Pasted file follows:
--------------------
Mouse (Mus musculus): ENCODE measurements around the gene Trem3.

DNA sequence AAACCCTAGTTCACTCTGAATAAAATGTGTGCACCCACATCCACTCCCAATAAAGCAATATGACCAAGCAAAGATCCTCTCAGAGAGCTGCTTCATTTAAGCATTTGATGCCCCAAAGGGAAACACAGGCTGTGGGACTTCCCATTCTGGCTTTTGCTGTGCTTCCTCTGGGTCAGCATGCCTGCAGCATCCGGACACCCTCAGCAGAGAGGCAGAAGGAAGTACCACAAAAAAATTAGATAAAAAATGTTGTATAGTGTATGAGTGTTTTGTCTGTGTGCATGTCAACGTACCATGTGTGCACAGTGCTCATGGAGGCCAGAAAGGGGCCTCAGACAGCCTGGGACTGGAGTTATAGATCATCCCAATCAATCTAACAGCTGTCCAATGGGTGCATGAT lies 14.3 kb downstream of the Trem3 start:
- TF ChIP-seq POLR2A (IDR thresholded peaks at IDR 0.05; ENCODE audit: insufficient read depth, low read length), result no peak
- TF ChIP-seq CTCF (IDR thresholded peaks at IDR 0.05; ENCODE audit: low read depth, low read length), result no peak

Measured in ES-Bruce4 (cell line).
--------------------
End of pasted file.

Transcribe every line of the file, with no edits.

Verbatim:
Mouse (Mus musculus): ENCODE measurements around the gene Trem3.

DNA sequence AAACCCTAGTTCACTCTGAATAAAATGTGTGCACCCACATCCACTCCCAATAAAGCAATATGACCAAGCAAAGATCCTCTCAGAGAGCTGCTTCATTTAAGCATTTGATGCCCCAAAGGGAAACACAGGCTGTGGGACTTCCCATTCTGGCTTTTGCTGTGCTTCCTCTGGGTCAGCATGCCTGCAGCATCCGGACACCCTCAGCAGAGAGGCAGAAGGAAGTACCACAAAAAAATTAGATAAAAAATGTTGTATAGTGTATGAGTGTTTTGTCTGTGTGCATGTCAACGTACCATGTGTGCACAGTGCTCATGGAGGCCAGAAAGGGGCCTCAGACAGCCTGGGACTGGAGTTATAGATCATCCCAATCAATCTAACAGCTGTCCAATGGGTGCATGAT lies 14.3 kb downstream of the Trem3 start:
- TF ChIP-seq POLR2A (IDR thresholded peaks at IDR 0.05; ENCODE audit: insufficient read depth, low read length), result no peak
- TF ChIP-seq CTCF (IDR thresholded peaks at IDR 0.05; ENCODE audit: low read depth, low read length), result no peak

Measured in ES-Bruce4 (cell line).